How To Sound Natural When Reading a Teleprompter Script
How To Sound Natural When Reading a Teleprompter Script
25 Apr

How To Sound Natural When Reading a Teleprompter Script

A teleprompter is a powerful and versatile tool for making sleek, professional-looking videos. This technology allows you to deliver a large amount of text without memorizing it word for word, and having that script handy helps you stay on message.

However, the first time you read from a teleprompter and watch the footage afterward, you may find that you sound a bit robotic. Or perhaps you took a few minutes to get used to the scrolling text, and some of your sentences are slow while others are too fast to understand.

Reading from a teleprompter script is a skill that takes some practice. But once you learn how to sound natural while reading from a screen, you’ll feel more confident using a teleprompter in a variety of applications.

Write Your Script By Dictating

The written word is a versatile, yet sometimes fickle, art form. Some forms of writing are designed to be read to oneself, like novels and biographies. Others, like stage plays and screenplays, are written to be read aloud.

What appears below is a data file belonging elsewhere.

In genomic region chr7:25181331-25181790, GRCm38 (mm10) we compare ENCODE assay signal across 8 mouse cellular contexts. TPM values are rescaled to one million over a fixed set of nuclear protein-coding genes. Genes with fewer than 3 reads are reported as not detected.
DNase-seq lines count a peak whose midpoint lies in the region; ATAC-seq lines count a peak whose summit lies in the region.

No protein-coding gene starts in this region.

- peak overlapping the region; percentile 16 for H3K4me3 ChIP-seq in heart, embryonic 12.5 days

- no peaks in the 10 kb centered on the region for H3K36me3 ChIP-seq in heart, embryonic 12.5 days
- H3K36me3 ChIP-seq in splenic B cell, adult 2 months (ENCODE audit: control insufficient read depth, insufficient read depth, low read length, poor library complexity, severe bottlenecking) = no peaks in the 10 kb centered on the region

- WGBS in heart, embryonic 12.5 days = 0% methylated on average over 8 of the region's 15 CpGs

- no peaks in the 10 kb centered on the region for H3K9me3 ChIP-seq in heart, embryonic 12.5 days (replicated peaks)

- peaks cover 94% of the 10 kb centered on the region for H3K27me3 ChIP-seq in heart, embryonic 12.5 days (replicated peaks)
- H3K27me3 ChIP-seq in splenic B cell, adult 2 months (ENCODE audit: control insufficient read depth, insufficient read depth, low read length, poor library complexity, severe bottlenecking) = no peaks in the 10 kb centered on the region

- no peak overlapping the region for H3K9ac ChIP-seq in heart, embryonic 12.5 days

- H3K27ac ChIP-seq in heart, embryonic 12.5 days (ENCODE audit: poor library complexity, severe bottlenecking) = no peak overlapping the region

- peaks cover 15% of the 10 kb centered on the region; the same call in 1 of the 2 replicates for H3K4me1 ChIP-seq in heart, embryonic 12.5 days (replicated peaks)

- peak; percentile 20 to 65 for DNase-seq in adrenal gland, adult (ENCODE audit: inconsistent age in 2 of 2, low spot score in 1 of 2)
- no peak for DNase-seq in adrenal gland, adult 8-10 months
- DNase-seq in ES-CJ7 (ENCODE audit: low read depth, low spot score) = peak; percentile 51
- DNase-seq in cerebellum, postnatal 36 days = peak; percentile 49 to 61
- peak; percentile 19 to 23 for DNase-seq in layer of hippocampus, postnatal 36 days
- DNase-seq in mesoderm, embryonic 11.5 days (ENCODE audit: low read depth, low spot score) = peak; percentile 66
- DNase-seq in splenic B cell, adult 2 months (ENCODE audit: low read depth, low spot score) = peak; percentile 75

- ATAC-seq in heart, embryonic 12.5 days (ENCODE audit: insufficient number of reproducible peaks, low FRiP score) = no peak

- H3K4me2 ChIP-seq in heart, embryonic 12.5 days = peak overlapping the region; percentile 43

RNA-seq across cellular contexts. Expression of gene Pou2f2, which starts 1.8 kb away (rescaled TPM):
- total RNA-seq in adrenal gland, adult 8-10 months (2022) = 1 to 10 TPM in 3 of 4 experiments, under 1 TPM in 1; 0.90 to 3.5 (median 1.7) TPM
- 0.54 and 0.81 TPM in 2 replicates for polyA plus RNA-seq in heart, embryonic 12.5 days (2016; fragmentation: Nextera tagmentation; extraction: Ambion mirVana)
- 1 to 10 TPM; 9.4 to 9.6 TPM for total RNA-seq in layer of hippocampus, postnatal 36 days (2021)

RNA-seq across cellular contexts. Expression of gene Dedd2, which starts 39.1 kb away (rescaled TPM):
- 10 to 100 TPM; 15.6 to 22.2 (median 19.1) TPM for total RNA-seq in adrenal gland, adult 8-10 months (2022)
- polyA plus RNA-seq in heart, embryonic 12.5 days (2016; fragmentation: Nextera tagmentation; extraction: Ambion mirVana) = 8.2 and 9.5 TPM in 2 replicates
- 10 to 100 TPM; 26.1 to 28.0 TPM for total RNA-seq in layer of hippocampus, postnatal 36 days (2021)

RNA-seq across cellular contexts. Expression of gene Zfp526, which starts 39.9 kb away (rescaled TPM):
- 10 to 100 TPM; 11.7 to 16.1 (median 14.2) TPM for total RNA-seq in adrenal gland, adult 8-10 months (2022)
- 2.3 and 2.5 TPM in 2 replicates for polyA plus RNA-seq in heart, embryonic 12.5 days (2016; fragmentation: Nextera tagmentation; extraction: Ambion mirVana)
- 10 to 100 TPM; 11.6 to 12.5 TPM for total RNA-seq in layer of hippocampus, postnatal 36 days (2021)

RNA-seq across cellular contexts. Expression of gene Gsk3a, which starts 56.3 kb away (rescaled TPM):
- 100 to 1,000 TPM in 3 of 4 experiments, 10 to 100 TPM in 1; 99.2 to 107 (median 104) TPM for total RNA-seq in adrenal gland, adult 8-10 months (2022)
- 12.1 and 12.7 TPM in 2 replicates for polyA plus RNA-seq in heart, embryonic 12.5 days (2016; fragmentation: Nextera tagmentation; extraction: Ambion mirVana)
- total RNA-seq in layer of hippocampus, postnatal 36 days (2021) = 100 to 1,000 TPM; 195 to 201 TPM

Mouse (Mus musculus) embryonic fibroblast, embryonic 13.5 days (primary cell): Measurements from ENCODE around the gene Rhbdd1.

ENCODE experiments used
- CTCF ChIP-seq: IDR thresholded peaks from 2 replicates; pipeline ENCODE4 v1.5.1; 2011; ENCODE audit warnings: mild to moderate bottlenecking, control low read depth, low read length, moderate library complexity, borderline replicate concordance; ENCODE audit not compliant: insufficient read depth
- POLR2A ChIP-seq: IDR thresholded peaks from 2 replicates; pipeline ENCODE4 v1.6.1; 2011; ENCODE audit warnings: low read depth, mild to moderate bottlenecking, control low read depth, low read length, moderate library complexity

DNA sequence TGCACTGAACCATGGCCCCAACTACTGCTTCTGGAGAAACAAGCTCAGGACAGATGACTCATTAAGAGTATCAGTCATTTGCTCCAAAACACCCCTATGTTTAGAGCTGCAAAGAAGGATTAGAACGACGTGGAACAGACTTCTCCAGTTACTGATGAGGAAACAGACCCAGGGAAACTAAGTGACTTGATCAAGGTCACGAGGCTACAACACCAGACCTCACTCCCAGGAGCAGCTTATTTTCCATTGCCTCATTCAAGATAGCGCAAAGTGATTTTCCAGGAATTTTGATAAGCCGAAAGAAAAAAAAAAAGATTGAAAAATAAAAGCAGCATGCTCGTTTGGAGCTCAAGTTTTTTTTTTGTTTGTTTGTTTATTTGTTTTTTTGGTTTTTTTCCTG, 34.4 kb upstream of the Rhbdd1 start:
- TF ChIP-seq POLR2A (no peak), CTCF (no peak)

The first step in creating a script that sounds natural when read aloud is to write it that way! Pick up an inexpensive voice recorder, or use the one on your phone to dictate your script. This technique encourages you to be more fluid and off-the-cuff while avoiding words and phrases you wouldn’t normally say aloud.

Use Short, Clear Verbiage

Another key to creating a natural-sounding script is to use clear, concise words that are easy to understand. For example, when describing a product you’re reviewing, you might be tempted to lavish it with praise using words like “superb” and “magnificent.” But are those words really a part of your everyday speech?

As you choose your words, get to the point as clearly as possible. Dictate your script using words and phrases that come naturally to you, and avoid the temptation to get too flowery.

A Quick Note: